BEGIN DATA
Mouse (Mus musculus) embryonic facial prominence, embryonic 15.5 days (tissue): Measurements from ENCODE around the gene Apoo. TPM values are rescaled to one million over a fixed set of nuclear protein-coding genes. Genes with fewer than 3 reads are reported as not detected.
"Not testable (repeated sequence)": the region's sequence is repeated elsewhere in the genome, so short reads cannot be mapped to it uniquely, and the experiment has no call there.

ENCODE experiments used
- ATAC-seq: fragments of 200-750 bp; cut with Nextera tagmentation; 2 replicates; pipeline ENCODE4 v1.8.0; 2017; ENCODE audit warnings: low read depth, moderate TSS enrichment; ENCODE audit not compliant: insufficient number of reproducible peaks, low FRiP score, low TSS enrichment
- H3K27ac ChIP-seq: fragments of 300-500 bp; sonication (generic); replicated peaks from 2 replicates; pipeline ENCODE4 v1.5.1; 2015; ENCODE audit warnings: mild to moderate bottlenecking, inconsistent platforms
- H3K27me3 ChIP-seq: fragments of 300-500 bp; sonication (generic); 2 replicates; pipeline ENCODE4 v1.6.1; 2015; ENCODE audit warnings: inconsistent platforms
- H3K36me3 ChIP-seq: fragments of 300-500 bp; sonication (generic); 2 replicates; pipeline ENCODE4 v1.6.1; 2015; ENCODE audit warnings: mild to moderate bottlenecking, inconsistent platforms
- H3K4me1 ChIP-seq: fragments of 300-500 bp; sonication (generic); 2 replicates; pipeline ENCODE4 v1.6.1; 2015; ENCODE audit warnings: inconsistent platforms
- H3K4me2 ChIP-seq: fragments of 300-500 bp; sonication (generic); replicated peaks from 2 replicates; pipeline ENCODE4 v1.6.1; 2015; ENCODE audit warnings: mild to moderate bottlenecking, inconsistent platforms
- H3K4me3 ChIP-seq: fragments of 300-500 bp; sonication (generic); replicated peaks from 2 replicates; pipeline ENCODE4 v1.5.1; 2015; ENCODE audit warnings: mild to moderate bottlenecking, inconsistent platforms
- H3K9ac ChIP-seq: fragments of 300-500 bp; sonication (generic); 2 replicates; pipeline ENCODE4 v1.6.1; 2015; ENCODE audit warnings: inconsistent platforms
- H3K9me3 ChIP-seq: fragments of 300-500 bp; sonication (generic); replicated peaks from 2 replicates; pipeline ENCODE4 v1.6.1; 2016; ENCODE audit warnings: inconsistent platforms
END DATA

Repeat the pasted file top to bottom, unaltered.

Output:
Mouse (Mus musculus) embryonic facial prominence, embryonic 15.5 days (tissue): Measurements from ENCODE around the gene Apoo. TPM values are rescaled to one million over a fixed set of nuclear protein-coding genes. Genes with fewer than 3 reads are reported as not detected.
"Not testable (repeated sequence)": the region's sequence is repeated elsewhere in the genome, so short reads cannot be mapped to it uniquely, and the experiment has no call there.

ENCODE experiments used
- ATAC-seq: fragments of 200-750 bp; cut with Nextera tagmentation; 2 replicates; pipeline ENCODE4 v1.8.0; 2017; ENCODE audit warnings: low read depth, moderate TSS enrichment; ENCODE audit not compliant: insufficient number of reproducible peaks, low FRiP score, low TSS enrichment
- H3K27ac ChIP-seq: fragments of 300-500 bp; sonication (generic); replicated peaks from 2 replicates; pipeline ENCODE4 v1.5.1; 2015; ENCODE audit warnings: mild to moderate bottlenecking, inconsistent platforms
- H3K27me3 ChIP-seq: fragments of 300-500 bp; sonication (generic); 2 replicates; pipeline ENCODE4 v1.6.1; 2015; ENCODE audit warnings: inconsistent platforms
- H3K36me3 ChIP-seq: fragments of 300-500 bp; sonication (generic); 2 replicates; pipeline ENCODE4 v1.6.1; 2015; ENCODE audit warnings: mild to moderate bottlenecking, inconsistent platforms
- H3K4me1 ChIP-seq: fragments of 300-500 bp; sonication (generic); 2 replicates; pipeline ENCODE4 v1.6.1; 2015; ENCODE audit warnings: inconsistent platforms
- H3K4me2 ChIP-seq: fragments of 300-500 bp; sonication (generic); replicated peaks from 2 replicates; pipeline ENCODE4 v1.6.1; 2015; ENCODE audit warnings: mild to moderate bottlenecking, inconsistent platforms
- H3K4me3 ChIP-seq: fragments of 300-500 bp; sonication (generic); replicated peaks from 2 replicates; pipeline ENCODE4 v1.5.1; 2015; ENCODE audit warnings: mild to moderate bottlenecking, inconsistent platforms
- H3K9ac ChIP-seq: fragments of 300-500 bp; sonication (generic); 2 replicates; pipeline ENCODE4 v1.6.1; 2015; ENCODE audit warnings: inconsistent platforms
- H3K9me3 ChIP-seq: fragments of 300-500 bp; sonication (generic); replicated peaks from 2 replicates; pipeline ENCODE4 v1.6.1; 2016; ENCODE audit warnings: inconsistent platforms